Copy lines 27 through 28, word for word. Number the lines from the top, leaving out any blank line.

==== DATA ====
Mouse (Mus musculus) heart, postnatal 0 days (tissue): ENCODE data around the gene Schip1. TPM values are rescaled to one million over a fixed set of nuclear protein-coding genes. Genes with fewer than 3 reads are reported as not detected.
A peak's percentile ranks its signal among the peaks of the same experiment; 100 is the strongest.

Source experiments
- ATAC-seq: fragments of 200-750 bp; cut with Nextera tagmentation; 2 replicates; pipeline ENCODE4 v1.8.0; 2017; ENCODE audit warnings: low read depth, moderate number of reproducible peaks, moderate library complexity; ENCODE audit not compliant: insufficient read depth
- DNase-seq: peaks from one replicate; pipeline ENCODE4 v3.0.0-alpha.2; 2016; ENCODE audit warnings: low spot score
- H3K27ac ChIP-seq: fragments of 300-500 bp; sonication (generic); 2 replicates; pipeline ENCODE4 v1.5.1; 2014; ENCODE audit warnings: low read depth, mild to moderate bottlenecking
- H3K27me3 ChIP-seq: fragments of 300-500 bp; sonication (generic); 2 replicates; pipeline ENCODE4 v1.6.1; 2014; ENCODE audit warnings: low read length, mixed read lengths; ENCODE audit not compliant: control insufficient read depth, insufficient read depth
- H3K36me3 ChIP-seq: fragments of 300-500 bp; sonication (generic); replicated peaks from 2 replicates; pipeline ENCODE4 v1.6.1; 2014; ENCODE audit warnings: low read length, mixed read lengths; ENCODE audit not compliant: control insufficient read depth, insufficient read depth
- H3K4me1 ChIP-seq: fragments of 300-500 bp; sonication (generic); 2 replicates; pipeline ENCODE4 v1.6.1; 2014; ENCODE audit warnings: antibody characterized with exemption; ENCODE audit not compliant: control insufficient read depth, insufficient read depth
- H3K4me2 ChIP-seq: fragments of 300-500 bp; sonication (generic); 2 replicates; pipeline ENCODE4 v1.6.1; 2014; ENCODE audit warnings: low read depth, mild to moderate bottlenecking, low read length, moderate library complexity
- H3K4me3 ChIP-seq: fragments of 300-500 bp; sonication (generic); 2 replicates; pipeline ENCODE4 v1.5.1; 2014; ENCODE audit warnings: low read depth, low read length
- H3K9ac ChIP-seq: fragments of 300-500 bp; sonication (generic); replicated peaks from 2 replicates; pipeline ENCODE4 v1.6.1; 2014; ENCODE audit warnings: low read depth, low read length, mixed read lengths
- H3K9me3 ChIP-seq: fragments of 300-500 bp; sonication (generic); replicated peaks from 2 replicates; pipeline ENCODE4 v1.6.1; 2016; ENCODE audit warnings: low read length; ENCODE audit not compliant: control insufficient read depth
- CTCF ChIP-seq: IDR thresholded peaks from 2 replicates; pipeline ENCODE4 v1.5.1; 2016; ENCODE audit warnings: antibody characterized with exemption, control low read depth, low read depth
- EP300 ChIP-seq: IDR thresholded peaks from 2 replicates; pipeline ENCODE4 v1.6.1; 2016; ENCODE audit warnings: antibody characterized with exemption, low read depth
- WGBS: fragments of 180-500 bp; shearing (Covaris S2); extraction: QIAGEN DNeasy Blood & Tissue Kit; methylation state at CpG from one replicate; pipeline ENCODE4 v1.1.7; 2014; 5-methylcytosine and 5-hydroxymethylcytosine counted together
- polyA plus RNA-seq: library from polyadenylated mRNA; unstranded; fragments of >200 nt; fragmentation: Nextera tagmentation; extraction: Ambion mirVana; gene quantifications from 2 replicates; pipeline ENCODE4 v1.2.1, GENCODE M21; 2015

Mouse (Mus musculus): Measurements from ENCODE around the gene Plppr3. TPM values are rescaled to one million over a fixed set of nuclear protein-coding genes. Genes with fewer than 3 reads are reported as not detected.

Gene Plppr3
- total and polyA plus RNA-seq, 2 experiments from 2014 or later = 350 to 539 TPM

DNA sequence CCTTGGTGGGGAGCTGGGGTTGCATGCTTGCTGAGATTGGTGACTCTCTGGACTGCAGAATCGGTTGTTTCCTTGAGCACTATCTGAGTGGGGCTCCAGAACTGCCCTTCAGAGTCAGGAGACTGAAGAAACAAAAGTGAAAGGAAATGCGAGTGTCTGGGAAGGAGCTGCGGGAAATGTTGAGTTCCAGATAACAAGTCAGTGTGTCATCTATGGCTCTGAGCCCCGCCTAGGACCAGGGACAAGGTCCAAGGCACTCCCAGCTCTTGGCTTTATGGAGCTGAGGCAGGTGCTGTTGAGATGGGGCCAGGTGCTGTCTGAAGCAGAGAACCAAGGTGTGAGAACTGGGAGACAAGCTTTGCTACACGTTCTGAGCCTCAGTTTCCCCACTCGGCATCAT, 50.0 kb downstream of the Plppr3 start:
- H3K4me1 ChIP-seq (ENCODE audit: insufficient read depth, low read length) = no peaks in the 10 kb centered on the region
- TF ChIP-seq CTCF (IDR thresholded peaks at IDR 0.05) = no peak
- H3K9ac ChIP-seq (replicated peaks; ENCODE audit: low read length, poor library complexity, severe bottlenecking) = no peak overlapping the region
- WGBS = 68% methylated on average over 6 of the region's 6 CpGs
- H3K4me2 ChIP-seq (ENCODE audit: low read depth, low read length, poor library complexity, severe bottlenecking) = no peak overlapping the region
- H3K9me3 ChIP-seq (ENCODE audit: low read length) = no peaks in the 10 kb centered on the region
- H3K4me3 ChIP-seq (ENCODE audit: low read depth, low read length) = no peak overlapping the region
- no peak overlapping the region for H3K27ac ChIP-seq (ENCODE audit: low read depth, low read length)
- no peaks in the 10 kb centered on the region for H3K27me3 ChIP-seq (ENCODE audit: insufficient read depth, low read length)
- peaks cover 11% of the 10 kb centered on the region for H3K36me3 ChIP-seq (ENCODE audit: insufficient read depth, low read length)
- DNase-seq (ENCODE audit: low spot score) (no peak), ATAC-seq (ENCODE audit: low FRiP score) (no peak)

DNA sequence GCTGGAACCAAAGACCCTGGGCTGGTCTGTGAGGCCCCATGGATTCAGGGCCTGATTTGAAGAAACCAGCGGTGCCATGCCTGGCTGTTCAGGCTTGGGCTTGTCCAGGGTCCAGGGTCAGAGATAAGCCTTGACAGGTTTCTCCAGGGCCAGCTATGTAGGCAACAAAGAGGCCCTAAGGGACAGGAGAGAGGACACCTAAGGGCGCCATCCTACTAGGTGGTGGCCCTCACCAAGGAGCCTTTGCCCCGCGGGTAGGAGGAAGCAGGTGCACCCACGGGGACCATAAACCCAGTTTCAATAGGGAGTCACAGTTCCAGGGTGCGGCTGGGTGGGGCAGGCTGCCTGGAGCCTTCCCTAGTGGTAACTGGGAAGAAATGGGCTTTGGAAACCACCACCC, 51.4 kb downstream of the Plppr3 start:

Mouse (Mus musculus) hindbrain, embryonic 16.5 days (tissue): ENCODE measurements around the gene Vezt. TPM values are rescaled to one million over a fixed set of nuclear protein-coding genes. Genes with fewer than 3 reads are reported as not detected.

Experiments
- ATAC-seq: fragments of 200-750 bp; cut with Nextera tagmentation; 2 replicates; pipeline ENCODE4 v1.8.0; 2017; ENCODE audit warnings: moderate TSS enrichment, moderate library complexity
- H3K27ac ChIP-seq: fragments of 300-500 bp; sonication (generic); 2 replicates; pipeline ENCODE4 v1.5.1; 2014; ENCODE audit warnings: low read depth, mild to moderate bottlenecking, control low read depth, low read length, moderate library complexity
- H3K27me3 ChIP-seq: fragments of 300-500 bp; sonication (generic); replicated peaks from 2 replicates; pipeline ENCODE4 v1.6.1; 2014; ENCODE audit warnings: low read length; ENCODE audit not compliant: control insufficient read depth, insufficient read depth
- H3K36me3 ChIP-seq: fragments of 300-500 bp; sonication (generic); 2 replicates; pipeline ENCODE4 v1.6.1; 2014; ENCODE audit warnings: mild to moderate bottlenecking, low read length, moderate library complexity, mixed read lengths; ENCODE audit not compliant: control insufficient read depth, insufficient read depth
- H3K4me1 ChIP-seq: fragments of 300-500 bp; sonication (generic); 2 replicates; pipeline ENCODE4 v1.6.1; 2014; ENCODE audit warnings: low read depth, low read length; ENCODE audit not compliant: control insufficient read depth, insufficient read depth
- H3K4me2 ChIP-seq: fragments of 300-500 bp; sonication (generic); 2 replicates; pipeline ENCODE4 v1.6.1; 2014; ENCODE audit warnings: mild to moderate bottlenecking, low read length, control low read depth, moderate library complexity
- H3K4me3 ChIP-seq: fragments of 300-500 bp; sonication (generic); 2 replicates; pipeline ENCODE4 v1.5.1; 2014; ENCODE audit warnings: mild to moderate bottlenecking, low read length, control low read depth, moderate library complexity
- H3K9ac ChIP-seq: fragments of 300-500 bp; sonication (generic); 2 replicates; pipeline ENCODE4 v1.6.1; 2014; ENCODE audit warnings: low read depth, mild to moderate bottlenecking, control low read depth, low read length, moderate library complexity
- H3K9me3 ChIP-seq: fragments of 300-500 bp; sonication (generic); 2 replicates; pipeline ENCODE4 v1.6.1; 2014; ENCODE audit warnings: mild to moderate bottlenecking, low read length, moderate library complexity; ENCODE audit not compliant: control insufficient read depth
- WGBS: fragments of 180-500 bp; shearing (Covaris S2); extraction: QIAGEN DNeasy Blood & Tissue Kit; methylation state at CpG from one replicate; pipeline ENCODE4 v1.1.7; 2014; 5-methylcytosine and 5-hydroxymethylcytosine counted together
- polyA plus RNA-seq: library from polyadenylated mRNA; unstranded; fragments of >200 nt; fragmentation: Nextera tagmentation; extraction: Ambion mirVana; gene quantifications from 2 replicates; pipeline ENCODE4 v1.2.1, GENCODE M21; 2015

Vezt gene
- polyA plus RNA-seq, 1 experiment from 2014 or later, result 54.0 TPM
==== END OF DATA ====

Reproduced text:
- H3K9me3 ChIP-seq (ENCODE audit: low read length) = no peaks in the 10 kb centered on the region
- H3K4me3 ChIP-seq (ENCODE audit: low read depth, low read length) = no peak overlapping the region